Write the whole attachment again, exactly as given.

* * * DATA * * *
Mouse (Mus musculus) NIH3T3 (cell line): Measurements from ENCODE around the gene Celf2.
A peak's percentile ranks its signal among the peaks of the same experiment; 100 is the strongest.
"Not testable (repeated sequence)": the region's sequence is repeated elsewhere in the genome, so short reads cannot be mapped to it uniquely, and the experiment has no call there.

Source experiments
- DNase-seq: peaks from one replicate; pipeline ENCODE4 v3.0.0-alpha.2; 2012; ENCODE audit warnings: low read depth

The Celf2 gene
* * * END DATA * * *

Mouse (Mus musculus) NIH3T3 (cell line): Measurements from ENCODE around the gene Celf2.
A peak's percentile ranks its signal among the peaks of the same experiment; 100 is the strongest.
"Not testable (repeated sequence)": the region's sequence is repeated elsewhere in the genome, so short reads cannot be mapped to it uniquely, and the experiment has no call there.

Source experiments
- DNase-seq: peaks from one replicate; pipeline ENCODE4 v3.0.0-alpha.2; 2012; ENCODE audit warnings: low read depth

The Celf2 gene